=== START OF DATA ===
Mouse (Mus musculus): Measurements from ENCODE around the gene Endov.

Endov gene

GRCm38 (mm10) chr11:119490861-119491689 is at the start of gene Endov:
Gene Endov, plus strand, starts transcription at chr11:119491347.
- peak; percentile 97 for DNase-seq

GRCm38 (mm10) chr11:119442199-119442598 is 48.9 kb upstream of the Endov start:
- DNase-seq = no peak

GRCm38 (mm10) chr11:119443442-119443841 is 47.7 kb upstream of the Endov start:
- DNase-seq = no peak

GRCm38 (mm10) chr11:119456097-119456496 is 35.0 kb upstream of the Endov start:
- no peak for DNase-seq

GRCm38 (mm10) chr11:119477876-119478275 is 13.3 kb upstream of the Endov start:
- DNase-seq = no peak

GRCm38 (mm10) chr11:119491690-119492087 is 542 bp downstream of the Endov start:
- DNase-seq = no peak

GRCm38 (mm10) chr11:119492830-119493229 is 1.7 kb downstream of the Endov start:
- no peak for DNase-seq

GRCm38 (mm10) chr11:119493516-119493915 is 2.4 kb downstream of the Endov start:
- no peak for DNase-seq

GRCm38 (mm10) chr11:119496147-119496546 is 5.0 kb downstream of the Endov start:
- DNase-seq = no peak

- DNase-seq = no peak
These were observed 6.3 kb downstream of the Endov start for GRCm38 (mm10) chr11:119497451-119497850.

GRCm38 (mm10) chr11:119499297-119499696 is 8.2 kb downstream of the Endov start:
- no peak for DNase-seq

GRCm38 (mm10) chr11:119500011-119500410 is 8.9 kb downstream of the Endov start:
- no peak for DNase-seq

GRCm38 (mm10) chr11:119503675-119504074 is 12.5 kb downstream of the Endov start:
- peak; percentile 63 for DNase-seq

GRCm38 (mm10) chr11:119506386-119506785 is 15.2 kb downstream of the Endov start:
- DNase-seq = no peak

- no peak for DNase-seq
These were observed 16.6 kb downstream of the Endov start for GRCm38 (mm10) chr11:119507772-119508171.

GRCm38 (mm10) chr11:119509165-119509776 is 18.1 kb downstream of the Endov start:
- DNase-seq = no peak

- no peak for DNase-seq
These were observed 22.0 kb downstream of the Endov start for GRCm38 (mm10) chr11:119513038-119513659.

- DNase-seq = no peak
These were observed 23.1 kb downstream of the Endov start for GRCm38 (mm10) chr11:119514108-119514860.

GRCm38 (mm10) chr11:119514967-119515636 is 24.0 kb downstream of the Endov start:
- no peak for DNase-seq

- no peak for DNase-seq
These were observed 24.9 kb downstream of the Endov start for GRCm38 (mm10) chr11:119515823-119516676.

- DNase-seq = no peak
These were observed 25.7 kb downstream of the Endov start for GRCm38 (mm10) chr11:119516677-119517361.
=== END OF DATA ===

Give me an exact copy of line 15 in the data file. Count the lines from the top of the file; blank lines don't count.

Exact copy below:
- DNase-seq = no peak